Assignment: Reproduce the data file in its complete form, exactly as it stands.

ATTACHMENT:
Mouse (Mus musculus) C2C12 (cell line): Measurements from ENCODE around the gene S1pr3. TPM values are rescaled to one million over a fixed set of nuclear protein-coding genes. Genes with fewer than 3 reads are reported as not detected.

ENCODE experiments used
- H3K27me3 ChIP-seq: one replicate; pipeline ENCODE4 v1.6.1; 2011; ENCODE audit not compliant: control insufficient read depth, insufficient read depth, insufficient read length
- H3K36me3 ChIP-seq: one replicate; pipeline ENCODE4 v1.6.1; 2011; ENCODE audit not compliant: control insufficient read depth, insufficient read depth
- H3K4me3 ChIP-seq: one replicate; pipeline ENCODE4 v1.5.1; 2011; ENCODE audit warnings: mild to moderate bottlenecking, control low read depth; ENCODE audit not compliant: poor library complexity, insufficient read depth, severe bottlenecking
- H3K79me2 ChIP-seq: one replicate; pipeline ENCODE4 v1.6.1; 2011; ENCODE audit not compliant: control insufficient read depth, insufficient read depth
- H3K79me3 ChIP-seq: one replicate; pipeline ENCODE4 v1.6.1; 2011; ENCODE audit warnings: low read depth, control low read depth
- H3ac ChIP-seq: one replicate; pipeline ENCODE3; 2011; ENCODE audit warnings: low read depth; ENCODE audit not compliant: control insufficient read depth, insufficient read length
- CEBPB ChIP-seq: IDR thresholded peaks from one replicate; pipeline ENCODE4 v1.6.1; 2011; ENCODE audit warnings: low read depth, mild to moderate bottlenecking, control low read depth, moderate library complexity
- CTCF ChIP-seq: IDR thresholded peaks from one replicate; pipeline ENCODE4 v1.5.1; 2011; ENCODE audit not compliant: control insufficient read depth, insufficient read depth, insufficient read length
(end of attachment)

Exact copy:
Mouse (Mus musculus) C2C12 (cell line): Measurements from ENCODE around the gene S1pr3. TPM values are rescaled to one million over a fixed set of nuclear protein-coding genes. Genes with fewer than 3 reads are reported as not detected.

ENCODE experiments used
- H3K27me3 ChIP-seq: one replicate; pipeline ENCODE4 v1.6.1; 2011; ENCODE audit not compliant: control insufficient read depth, insufficient read depth, insufficient read length
- H3K36me3 ChIP-seq: one replicate; pipeline ENCODE4 v1.6.1; 2011; ENCODE audit not compliant: control insufficient read depth, insufficient read depth
- H3K4me3 ChIP-seq: one replicate; pipeline ENCODE4 v1.5.1; 2011; ENCODE audit warnings: mild to moderate bottlenecking, control low read depth; ENCODE audit not compliant: poor library complexity, insufficient read depth, severe bottlenecking
- H3K79me2 ChIP-seq: one replicate; pipeline ENCODE4 v1.6.1; 2011; ENCODE audit not compliant: control insufficient read depth, insufficient read depth
- H3K79me3 ChIP-seq: one replicate; pipeline ENCODE4 v1.6.1; 2011; ENCODE audit warnings: low read depth, control low read depth
- H3ac ChIP-seq: one replicate; pipeline ENCODE3; 2011; ENCODE audit warnings: low read depth; ENCODE audit not compliant: control insufficient read depth, insufficient read length
- CEBPB ChIP-seq: IDR thresholded peaks from one replicate; pipeline ENCODE4 v1.6.1; 2011; ENCODE audit warnings: low read depth, mild to moderate bottlenecking, control low read depth, moderate library complexity
- CTCF ChIP-seq: IDR thresholded peaks from one replicate; pipeline ENCODE4 v1.5.1; 2011; ENCODE audit not compliant: control insufficient read depth, insufficient read depth, insufficient read length